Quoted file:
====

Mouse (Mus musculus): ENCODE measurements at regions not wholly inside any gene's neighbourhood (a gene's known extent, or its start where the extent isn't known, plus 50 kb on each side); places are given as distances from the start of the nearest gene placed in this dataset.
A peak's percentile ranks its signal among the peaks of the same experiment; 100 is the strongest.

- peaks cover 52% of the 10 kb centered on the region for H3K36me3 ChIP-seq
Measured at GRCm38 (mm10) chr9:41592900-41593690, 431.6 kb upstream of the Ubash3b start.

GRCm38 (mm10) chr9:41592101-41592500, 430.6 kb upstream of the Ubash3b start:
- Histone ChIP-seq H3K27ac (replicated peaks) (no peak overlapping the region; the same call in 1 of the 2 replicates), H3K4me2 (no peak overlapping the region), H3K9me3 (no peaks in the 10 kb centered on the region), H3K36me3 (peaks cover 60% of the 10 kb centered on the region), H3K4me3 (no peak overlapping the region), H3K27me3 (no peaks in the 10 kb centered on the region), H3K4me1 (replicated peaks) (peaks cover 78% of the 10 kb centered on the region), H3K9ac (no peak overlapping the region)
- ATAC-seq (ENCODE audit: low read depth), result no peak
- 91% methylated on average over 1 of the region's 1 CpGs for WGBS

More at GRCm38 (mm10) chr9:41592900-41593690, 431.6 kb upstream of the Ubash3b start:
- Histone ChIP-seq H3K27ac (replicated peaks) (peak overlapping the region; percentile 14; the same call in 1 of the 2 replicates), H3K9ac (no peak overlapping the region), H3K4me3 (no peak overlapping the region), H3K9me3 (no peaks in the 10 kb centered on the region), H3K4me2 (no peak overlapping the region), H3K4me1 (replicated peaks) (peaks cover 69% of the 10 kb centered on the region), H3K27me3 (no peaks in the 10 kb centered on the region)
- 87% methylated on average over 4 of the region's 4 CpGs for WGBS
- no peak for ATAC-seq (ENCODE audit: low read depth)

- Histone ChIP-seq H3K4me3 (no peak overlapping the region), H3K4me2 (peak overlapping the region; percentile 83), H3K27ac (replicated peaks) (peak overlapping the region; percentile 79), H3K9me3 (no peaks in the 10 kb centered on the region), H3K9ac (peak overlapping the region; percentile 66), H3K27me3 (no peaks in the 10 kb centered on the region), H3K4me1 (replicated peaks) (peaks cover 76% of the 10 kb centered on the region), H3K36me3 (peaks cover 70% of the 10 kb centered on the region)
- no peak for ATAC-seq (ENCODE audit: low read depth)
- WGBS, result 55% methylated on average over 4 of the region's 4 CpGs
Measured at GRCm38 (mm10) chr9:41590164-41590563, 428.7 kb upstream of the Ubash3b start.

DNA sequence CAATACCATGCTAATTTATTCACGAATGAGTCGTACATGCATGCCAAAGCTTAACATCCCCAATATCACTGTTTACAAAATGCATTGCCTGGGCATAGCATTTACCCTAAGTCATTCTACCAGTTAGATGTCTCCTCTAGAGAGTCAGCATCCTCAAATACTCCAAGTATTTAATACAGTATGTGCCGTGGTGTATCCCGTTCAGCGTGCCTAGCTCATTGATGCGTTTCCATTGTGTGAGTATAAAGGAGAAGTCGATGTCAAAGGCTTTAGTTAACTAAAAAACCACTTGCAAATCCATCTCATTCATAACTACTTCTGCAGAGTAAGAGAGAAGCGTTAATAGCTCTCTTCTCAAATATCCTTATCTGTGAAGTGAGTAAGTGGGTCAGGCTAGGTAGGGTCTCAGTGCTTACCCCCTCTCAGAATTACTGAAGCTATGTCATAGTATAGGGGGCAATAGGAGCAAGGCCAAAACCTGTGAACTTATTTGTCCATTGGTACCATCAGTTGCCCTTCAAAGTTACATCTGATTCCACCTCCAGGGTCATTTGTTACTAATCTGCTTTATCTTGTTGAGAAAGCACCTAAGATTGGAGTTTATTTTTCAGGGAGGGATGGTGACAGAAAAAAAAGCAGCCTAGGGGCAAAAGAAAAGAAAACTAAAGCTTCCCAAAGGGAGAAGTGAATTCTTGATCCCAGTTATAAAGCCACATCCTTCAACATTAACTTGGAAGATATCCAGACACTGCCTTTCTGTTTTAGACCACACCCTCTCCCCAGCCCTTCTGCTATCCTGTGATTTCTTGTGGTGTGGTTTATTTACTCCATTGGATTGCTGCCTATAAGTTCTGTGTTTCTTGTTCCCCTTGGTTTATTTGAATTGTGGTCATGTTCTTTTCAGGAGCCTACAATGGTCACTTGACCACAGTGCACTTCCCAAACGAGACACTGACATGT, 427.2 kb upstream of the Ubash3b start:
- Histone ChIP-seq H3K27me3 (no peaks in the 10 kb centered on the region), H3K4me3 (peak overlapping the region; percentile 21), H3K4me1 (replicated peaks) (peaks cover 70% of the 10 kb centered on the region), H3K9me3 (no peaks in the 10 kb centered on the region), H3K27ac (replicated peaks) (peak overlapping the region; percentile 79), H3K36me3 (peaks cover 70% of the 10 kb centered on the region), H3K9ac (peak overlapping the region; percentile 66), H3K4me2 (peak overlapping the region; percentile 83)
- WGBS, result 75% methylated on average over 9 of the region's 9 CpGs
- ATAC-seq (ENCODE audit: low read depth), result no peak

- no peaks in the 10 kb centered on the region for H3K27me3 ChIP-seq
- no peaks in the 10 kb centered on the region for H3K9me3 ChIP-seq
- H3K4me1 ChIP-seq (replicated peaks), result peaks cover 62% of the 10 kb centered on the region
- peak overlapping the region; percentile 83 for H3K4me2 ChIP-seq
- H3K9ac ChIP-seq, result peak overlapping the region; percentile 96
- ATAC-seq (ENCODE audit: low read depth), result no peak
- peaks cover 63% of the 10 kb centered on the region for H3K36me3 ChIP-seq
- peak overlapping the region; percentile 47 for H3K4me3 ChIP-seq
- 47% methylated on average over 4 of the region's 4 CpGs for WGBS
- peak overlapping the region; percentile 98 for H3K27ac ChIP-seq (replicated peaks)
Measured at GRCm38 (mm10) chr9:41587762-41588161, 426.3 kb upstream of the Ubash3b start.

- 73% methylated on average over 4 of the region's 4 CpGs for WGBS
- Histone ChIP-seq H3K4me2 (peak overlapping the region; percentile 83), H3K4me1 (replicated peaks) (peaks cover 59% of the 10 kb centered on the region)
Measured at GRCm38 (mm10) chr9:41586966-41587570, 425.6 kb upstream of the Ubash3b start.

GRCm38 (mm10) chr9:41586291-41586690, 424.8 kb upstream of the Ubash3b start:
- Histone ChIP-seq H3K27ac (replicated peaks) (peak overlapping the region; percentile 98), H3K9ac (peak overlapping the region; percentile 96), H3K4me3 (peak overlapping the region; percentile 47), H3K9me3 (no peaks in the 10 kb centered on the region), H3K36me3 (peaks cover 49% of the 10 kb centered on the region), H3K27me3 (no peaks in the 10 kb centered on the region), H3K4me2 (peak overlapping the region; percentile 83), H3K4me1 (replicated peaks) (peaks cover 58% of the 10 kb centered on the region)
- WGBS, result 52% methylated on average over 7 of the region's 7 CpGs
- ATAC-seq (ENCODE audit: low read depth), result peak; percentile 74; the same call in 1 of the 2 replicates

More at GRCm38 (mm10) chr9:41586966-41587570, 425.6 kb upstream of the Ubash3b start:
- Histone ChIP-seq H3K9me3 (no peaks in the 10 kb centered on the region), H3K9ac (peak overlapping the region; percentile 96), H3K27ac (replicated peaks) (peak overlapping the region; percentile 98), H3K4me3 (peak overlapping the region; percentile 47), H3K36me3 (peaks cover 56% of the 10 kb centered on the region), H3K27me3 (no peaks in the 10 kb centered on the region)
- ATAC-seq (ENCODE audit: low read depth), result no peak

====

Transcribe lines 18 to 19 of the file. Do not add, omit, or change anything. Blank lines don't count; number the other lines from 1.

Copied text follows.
- Histone ChIP-seq H3K27me3 (no peaks in the 10 kb centered on the region), H3K4me3 (peak overlapping the region; percentile 21), H3K4me1 (replicated peaks) (peaks cover 70% of the 10 kb centered on the region), H3K9me3 (no peaks in the 10 kb centered on the region), H3K27ac (replicated peaks) (peak overlapping the region; percentile 79), H3K36me3 (peaks cover 70% of the 10 kb centered on the region), H3K9ac (peak overlapping the region; percentile 66), H3K4me2 (peak overlapping the region; percentile 83)
- WGBS, result 75% methylated on average over 9 of the region's 9 CpGs